h)
On October 29, 2004, an option holder exercised options to purchase shares of the Company’s common stock for cash of $1,800 and the Company issued an aggregate of 1,500 shares.
 
 
i)
Pursuant to the agreement and plan of merger as disclosed in Note 1, in the Acquisition Merger, (i) each share of the issued and outstanding common stock of Rexahn (other than dissenting shares) was converted into the right to receive five shares of Rexahn Pharmaceuticals common stock; (ii) each issued, outstanding and unexercised option to purchase a share of Rexahn common stock was converted into an option to purchase five shares of Rexahn Pharmaceuticals common stock and (iii) the par value of Rexahn's common stock was adjusted to reflect the par value of CRS common stock. In the Acquisition Merger, 289,780,000 CRS pre-reverse stock split shares were converted into 2,897,802 post-reverse stock split Rexahn Pharmaceuticals shares, and an additional 500,000 post-reverse stock split Rexahn Pharmaceuticals shares were issued to a former executive of CRS. For purposes of the Statement of Stockholders' Equity, the five-for-one stock split is reflected as a one-line adjustment. All shares and earnings per share information has been retroactively restated in these financial statements.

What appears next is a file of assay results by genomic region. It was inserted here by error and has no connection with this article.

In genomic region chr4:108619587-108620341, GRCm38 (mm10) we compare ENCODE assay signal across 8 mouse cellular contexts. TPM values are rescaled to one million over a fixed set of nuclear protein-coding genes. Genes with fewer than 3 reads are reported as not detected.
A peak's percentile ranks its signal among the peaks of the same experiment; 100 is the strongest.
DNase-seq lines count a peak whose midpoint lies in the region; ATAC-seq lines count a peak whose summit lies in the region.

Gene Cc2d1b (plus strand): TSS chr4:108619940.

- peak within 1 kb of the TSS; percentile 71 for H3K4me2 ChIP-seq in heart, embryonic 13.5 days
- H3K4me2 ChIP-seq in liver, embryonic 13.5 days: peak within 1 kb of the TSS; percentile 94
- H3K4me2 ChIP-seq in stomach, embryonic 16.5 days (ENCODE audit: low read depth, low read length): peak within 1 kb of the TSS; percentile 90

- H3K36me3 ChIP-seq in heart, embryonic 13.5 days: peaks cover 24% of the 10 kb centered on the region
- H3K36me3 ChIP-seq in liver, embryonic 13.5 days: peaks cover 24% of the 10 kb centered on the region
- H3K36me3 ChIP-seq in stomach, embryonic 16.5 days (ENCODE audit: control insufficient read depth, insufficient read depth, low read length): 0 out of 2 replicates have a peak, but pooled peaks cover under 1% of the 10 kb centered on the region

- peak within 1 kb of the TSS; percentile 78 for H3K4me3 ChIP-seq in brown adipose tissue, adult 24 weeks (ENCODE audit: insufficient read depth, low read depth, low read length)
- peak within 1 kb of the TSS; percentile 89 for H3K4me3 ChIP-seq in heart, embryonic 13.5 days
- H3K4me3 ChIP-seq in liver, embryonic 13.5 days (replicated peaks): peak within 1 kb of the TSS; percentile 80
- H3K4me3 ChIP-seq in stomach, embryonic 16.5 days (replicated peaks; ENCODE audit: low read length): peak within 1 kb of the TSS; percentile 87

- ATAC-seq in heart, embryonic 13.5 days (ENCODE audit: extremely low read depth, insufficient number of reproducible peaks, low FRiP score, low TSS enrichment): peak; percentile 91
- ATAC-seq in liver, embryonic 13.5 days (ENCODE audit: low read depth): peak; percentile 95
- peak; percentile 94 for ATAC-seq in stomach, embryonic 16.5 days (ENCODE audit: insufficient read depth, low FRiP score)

j)
On August 8, 2005, the Company issued, in a transaction exempt from registration under the Securities Act, 4,175,000 shares of common stock at a purchase price of $2.00 per share.
 
 
k)
On October 3, 2005, the Company issued 7,000 shares of common stock for $21,877 and $7,500 cash in exchange for services.
 
 
l)
On December 2, 2005, the holders of a convertible note, representing $1,300,000 aggregate principal amount, exercised their option to convert the entire principal amount of the note into the Company's common stock. Based on a $2.00 per share conversion price, the holders received an aggregate of 650,000 shares.
 
 
m)
On December 27, 2005, option holders exercised options to purchase shares of the Company's common stock for cash of $9,600.and the Company issued an aggregate of 40,000 shares.
 
 
n)
On February 22, 2006, an option holder exercised options to purchase shares of the Company's common stock for cash of $1,200 and the Company issued an aggregate of 5,000 shares.
 
56


REXAHN PHARMACEUTICALS, INC.
(A Development Stage Company)
Notes to Financial Statements
December 31, 2006 and 2005

 
7.
Common Stock (cont’d)
 
 
o)